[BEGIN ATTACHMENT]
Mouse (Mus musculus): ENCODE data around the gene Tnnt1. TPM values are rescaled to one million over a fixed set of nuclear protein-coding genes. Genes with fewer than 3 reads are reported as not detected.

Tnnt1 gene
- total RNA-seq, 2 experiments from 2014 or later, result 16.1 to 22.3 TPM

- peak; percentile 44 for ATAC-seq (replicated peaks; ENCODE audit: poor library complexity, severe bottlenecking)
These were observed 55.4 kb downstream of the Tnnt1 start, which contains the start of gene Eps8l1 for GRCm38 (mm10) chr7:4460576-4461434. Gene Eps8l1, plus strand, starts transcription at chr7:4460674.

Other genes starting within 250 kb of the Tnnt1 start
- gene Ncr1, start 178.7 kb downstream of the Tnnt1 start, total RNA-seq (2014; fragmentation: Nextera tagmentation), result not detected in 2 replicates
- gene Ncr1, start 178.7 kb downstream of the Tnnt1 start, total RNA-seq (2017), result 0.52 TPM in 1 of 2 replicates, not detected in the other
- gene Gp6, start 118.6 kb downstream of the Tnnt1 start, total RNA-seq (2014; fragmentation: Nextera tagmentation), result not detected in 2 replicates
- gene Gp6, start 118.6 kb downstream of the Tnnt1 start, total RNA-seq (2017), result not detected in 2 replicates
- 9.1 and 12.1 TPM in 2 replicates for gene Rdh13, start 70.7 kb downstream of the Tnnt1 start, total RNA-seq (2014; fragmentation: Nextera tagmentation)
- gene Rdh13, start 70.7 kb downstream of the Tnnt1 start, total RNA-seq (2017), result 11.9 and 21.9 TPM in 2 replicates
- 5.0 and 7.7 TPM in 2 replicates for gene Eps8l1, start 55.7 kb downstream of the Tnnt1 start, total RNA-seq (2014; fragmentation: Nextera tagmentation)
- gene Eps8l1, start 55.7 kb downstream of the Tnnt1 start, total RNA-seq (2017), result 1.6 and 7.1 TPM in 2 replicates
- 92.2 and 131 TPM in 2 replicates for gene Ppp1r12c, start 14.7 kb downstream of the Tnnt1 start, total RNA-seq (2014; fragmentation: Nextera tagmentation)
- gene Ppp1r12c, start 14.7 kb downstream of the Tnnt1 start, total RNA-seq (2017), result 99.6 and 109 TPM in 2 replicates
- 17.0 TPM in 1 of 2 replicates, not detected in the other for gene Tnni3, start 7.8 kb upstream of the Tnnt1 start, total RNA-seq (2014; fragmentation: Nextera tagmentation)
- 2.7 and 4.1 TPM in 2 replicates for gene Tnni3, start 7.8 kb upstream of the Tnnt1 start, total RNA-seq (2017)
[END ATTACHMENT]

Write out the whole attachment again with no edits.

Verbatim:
Mouse (Mus musculus): ENCODE data around the gene Tnnt1. TPM values are rescaled to one million over a fixed set of nuclear protein-coding genes. Genes with fewer than 3 reads are reported as not detected.

Tnnt1 gene
- total RNA-seq, 2 experiments from 2014 or later, result 16.1 to 22.3 TPM

- peak; percentile 44 for ATAC-seq (replicated peaks; ENCODE audit: poor library complexity, severe bottlenecking)
These were observed 55.4 kb downstream of the Tnnt1 start, which contains the start of gene Eps8l1 for GRCm38 (mm10) chr7:4460576-4461434. Gene Eps8l1, plus strand, starts transcription at chr7:4460674.

Other genes starting within 250 kb of the Tnnt1 start
- gene Ncr1, start 178.7 kb downstream of the Tnnt1 start, total RNA-seq (2014; fragmentation: Nextera tagmentation), result not detected in 2 replicates
- gene Ncr1, start 178.7 kb downstream of the Tnnt1 start, total RNA-seq (2017), result 0.52 TPM in 1 of 2 replicates, not detected in the other
- gene Gp6, start 118.6 kb downstream of the Tnnt1 start, total RNA-seq (2014; fragmentation: Nextera tagmentation), result not detected in 2 replicates
- gene Gp6, start 118.6 kb downstream of the Tnnt1 start, total RNA-seq (2017), result not detected in 2 replicates
- 9.1 and 12.1 TPM in 2 replicates for gene Rdh13, start 70.7 kb downstream of the Tnnt1 start, total RNA-seq (2014; fragmentation: Nextera tagmentation)
- gene Rdh13, start 70.7 kb downstream of the Tnnt1 start, total RNA-seq (2017), result 11.9 and 21.9 TPM in 2 replicates
- 5.0 and 7.7 TPM in 2 replicates for gene Eps8l1, start 55.7 kb downstream of the Tnnt1 start, total RNA-seq (2014; fragmentation: Nextera tagmentation)
- gene Eps8l1, start 55.7 kb downstream of the Tnnt1 start, total RNA-seq (2017), result 1.6 and 7.1 TPM in 2 replicates
- 92.2 and 131 TPM in 2 replicates for gene Ppp1r12c, start 14.7 kb downstream of the Tnnt1 start, total RNA-seq (2014; fragmentation: Nextera tagmentation)
- gene Ppp1r12c, start 14.7 kb downstream of the Tnnt1 start, total RNA-seq (2017), result 99.6 and 109 TPM in 2 replicates
- 17.0 TPM in 1 of 2 replicates, not detected in the other for gene Tnni3, start 7.8 kb upstream of the Tnnt1 start, total RNA-seq (2014; fragmentation: Nextera tagmentation)
- 2.7 and 4.1 TPM in 2 replicates for gene Tnni3, start 7.8 kb upstream of the Tnnt1 start, total RNA-seq (2017)